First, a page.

Few new bands can release killer debut albums like To-Mera. Formed only a year ago by Lee Barrett of Extreme Noise Terror and Julie Kiss of Without Face, To-Mera quickly grew into a full band with the addition of fantastic drummer Akos Pirisi, keyboardist Hugo Sheppard, and guitarist Tom Maclean, both of whom are schooled musicians. Sheppard's keyboard and piano playing lends the songs a very dynamic edge, often delving into classical and jazz territory, while Maclean's challenging fretwork is nothing short of mind-blowing. Not only is he technically superior to most prog bands' players, he also covers a wide spectrum of styles, fusing brutally heavy death metal-like riffs with intense, harmonically rich melodic signatures.
Most female-fronted metal bands write material that undeniable gives off a gothic air, relying heavily on orchestrated keyboard parts with the occasional crunch-filled guitar work. Some listeners will be quick to compare To-Mera with the likes of Lacuna Coil and Within Temptation, and perhaps even Nightwish and The Gathering. Not that anything is wrong with these bands, but To-Mera is a completely different beast musically. For starters, they are crushingly heavy progressive metal, serving all aspects of this much stagnated genre, but they do inject calmer acoustic passages along with jazzy interludes into their craft as well. Vocalist Julie Kiss whose Eastern European accent lends her already dark voice an extra layer of depth and character is a great fit for the band. Her soft, fragile soprano-like vocals in the intro "Traces" turn into expressive and melodic singing on the haunting "Blood", putting her semi-operatic delivery on display. The somewhat thrashy intro and cool percussion bring in extra dynamics colliding with monstrous riffage and beguiling piano melodies. In its second half, the song launches into an instrumental landscape, merging slightly electronic synth work with super technical guitars and explosive bass.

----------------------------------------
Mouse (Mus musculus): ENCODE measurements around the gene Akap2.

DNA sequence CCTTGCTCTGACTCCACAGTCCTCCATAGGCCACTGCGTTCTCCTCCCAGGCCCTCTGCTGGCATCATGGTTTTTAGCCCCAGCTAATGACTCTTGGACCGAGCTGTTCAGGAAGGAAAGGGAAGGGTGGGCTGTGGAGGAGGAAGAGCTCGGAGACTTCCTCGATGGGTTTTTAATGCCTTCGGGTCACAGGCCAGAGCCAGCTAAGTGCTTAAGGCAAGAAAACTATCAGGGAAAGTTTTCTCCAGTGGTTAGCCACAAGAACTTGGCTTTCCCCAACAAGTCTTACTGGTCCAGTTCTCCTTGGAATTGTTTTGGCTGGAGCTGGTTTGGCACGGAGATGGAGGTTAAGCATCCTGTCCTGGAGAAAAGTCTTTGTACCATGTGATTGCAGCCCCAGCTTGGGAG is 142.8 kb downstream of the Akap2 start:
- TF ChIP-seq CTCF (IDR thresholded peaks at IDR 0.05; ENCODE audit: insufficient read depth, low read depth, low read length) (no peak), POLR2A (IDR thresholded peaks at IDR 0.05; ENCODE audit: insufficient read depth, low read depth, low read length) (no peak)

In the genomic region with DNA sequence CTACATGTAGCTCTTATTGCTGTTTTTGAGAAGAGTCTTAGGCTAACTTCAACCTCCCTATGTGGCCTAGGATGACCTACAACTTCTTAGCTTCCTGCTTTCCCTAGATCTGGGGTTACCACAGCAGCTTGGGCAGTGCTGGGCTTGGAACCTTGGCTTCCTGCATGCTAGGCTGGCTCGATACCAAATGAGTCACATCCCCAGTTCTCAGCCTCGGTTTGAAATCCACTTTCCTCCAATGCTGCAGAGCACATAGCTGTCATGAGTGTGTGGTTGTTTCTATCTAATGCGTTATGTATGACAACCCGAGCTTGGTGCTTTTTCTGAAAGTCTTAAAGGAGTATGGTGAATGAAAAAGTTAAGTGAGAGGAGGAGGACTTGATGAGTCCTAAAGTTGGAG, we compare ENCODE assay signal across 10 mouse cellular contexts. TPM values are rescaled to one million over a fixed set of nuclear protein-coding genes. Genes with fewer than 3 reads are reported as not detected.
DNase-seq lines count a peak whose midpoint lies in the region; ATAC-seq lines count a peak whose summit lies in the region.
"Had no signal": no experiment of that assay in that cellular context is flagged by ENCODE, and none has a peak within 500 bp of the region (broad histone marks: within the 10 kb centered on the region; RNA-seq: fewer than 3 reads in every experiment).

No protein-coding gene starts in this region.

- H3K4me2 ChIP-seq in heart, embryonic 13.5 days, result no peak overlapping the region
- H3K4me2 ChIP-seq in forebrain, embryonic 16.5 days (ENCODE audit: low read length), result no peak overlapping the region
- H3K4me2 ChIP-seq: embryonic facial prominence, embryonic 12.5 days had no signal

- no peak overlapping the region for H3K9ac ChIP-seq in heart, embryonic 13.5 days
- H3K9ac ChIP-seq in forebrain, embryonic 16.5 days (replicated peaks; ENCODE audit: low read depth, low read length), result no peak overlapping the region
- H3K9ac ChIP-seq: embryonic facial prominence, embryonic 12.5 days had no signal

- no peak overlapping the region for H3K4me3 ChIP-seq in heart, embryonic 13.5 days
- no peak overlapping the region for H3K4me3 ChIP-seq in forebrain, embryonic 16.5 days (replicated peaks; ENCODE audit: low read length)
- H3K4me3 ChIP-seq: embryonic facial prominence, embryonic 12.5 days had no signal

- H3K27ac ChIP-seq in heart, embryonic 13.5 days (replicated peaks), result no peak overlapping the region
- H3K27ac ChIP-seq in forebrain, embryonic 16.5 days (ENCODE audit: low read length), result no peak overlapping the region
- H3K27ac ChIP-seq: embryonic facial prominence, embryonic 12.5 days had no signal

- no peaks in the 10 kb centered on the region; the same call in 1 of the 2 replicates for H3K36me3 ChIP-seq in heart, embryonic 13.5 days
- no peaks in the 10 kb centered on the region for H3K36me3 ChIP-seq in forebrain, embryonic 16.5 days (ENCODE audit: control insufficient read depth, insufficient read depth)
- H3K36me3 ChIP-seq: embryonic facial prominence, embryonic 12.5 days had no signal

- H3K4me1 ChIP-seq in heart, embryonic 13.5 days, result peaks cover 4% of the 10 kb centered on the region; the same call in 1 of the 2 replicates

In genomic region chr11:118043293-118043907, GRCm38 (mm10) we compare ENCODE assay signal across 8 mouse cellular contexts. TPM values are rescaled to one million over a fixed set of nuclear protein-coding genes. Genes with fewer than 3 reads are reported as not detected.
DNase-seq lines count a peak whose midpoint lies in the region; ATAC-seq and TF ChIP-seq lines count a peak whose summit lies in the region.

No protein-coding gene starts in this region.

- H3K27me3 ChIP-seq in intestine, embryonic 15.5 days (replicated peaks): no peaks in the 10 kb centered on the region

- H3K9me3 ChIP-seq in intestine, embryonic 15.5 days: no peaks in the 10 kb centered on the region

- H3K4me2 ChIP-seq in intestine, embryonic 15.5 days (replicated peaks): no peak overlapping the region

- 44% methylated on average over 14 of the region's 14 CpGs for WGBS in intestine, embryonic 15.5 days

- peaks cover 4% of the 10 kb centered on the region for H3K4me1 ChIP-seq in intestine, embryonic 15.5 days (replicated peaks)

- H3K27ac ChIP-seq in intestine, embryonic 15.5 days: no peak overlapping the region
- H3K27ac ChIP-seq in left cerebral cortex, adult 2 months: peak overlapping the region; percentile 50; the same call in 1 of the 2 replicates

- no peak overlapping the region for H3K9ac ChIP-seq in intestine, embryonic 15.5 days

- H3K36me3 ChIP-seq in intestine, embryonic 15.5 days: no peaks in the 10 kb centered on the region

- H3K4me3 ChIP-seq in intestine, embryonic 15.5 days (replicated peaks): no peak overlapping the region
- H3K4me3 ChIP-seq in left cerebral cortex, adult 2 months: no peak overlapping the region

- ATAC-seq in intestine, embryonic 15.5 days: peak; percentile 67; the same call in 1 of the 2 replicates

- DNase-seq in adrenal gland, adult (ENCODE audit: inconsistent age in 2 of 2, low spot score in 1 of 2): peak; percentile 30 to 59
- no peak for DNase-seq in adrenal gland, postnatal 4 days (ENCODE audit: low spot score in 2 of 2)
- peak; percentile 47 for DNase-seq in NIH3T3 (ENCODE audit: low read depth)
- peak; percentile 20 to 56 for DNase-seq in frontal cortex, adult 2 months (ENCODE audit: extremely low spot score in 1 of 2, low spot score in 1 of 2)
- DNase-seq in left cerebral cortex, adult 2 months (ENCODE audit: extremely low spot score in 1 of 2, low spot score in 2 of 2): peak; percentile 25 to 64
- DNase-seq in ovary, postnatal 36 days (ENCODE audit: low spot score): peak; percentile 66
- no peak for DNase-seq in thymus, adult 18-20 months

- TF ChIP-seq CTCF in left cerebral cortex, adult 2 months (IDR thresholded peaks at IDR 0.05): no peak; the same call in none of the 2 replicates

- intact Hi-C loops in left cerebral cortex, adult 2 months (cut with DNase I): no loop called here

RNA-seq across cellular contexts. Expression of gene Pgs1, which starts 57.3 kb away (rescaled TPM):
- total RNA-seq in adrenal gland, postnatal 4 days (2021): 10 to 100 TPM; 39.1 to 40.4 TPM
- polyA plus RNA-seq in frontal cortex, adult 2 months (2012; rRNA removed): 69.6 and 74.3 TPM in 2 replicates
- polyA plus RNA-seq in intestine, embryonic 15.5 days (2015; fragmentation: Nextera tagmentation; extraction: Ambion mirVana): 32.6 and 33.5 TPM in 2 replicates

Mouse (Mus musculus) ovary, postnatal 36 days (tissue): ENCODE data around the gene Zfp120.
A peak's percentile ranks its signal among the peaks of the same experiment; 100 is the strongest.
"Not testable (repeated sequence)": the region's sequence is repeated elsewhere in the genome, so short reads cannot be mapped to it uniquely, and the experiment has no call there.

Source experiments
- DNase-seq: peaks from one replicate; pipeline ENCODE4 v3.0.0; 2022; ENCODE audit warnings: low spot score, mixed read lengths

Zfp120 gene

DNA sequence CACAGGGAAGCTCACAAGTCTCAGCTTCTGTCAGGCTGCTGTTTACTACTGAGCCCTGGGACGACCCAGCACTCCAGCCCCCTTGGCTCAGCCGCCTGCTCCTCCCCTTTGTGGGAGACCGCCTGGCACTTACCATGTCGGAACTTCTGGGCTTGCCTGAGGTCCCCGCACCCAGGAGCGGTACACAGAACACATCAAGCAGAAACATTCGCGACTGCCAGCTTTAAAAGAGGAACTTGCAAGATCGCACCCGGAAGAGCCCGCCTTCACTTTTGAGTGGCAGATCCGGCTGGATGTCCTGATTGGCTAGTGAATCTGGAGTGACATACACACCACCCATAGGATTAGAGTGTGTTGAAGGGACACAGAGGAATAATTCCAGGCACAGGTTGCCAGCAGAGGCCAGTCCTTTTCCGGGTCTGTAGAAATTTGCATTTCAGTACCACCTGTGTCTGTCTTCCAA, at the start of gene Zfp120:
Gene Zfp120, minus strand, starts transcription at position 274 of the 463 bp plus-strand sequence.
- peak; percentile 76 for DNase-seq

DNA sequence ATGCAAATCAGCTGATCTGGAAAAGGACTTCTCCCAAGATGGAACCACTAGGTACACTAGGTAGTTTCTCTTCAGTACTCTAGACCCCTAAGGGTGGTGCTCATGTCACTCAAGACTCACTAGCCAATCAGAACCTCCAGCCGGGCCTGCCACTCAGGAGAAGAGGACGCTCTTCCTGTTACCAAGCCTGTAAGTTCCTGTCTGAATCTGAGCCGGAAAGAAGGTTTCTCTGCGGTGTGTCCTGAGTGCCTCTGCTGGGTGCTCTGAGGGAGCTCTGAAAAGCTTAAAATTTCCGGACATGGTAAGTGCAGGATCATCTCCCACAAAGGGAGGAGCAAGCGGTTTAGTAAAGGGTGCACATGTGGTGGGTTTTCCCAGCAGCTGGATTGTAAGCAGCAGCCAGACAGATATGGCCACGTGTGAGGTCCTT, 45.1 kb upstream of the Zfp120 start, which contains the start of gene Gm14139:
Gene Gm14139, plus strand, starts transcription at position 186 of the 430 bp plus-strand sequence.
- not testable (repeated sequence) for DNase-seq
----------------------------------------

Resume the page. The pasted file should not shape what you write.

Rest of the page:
One of To-Mera's strongest aspects is their unbreakable rhythm battery. Drummer Ari Pirisi has officially become my new-found talent of the year. I don't know whether he played on other albums before, but his performance on Transcendental is awe-inspiring. He has the ability to inject ultra-complex Meshuggah-style polyrhthms into the dark "Obscure Oblivion", which starts out like a quasi-ballad decorated with killer jazz piano, but then morphs into a pulverizing number marked by weird stop-start sections and strong vocal harmonies. Then there is "Parfum", punctuated by tribal drumming a la Tool meets Dead Soul Tribe in a free-flowing avant-garde environment. Lee Barrett's bass solo is thick and chunky, underscoring Maclean's precise guitar work which alternates between complex, multi-segmented riffery and solemn acoustic moments. "Born of Ashes", arguably the song that highlights Julie Kiss' vocals the best, begins with a nice acoustic guitar that lends itself to vague folk references before Sheppard puts in a soaring synth patch that slowly blankets and surrounds the whole piece. The song is then carried into a maniacal instrumental frenzy with pounding drumming and rampaging bass, Maclean's lead guitar work at the end being the apex of everything.
"Dreadful Angel" and the H.P. Lovecraft-inspired "Phantoms" are heavily jazz-infused, particularly during select moments. The former is slightly more experimental; it blends stomping bass and bone-crushing rhythm guitars with enchanting symphonic elements. The sound is simply huge and arrangement absolutely intricate. The song features a sick guitar and keyboard solo respectively, marrying atonal notes with jazz breakdowns and even a brief Opethian acoustic interlude. As if that's not enough, they seal the piece with killer death metal riffery at the very end. On "Phantoms", they blend mathematical guitars with chord progressions that take a few listens to grasp. Pirisi proves he's also perfectly capable of playing death metal type of drums with Barreth's low-end bass growling beneath. Kiss' clean vocals are simply beautiful, especially during the slower mid-section.
Though new to me, Brett Caldas-Lima is a killer producer. The album sounds incredible. Thick guitars and chunky bass, perfectly mixed vocals, and a fabulous drum sound. Add to this Sheppard's invalubale keyboard and piano performance and the result is Transcendental, the best debut album of 2006.